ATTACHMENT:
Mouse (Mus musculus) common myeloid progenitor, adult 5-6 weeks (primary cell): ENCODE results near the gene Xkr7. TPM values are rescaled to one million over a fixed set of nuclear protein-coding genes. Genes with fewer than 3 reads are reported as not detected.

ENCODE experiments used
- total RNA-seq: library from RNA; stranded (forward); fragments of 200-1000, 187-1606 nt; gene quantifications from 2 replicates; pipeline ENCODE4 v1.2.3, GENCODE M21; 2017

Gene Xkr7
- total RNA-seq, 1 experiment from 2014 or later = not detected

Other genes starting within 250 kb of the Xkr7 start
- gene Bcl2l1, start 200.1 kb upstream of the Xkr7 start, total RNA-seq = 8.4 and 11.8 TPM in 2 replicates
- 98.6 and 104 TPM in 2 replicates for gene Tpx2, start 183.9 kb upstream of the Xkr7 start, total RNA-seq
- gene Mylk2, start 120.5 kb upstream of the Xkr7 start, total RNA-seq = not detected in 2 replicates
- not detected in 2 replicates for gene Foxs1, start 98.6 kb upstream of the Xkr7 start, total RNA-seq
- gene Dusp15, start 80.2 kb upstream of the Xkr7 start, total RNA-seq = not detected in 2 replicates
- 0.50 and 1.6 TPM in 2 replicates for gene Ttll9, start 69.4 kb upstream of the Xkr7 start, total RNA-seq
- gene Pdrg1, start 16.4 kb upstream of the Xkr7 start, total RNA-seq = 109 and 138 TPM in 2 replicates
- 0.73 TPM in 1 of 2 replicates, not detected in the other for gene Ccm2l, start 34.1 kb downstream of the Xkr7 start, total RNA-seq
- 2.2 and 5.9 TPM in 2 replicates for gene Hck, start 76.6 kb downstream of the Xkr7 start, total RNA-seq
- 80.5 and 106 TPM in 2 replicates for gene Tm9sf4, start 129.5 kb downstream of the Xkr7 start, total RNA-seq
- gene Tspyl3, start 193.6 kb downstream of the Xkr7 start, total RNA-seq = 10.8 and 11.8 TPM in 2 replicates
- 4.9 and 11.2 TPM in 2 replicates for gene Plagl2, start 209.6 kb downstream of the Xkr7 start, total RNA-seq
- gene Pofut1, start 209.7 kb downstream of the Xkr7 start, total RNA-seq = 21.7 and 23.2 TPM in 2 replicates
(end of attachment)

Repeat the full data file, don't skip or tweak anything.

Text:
Mouse (Mus musculus) common myeloid progenitor, adult 5-6 weeks (primary cell): ENCODE results near the gene Xkr7. TPM values are rescaled to one million over a fixed set of nuclear protein-coding genes. Genes with fewer than 3 reads are reported as not detected.

ENCODE experiments used
- total RNA-seq: library from RNA; stranded (forward); fragments of 200-1000, 187-1606 nt; gene quantifications from 2 replicates; pipeline ENCODE4 v1.2.3, GENCODE M21; 2017

Gene Xkr7
- total RNA-seq, 1 experiment from 2014 or later = not detected

Other genes starting within 250 kb of the Xkr7 start
- gene Bcl2l1, start 200.1 kb upstream of the Xkr7 start, total RNA-seq = 8.4 and 11.8 TPM in 2 replicates
- 98.6 and 104 TPM in 2 replicates for gene Tpx2, start 183.9 kb upstream of the Xkr7 start, total RNA-seq
- gene Mylk2, start 120.5 kb upstream of the Xkr7 start, total RNA-seq = not detected in 2 replicates
- not detected in 2 replicates for gene Foxs1, start 98.6 kb upstream of the Xkr7 start, total RNA-seq
- gene Dusp15, start 80.2 kb upstream of the Xkr7 start, total RNA-seq = not detected in 2 replicates
- 0.50 and 1.6 TPM in 2 replicates for gene Ttll9, start 69.4 kb upstream of the Xkr7 start, total RNA-seq
- gene Pdrg1, start 16.4 kb upstream of the Xkr7 start, total RNA-seq = 109 and 138 TPM in 2 replicates
- 0.73 TPM in 1 of 2 replicates, not detected in the other for gene Ccm2l, start 34.1 kb downstream of the Xkr7 start, total RNA-seq
- 2.2 and 5.9 TPM in 2 replicates for gene Hck, start 76.6 kb downstream of the Xkr7 start, total RNA-seq
- 80.5 and 106 TPM in 2 replicates for gene Tm9sf4, start 129.5 kb downstream of the Xkr7 start, total RNA-seq
- gene Tspyl3, start 193.6 kb downstream of the Xkr7 start, total RNA-seq = 10.8 and 11.8 TPM in 2 replicates
- 4.9 and 11.2 TPM in 2 replicates for gene Plagl2, start 209.6 kb downstream of the Xkr7 start, total RNA-seq
- gene Pofut1, start 209.7 kb downstream of the Xkr7 start, total RNA-seq = 21.7 and 23.2 TPM in 2 replicates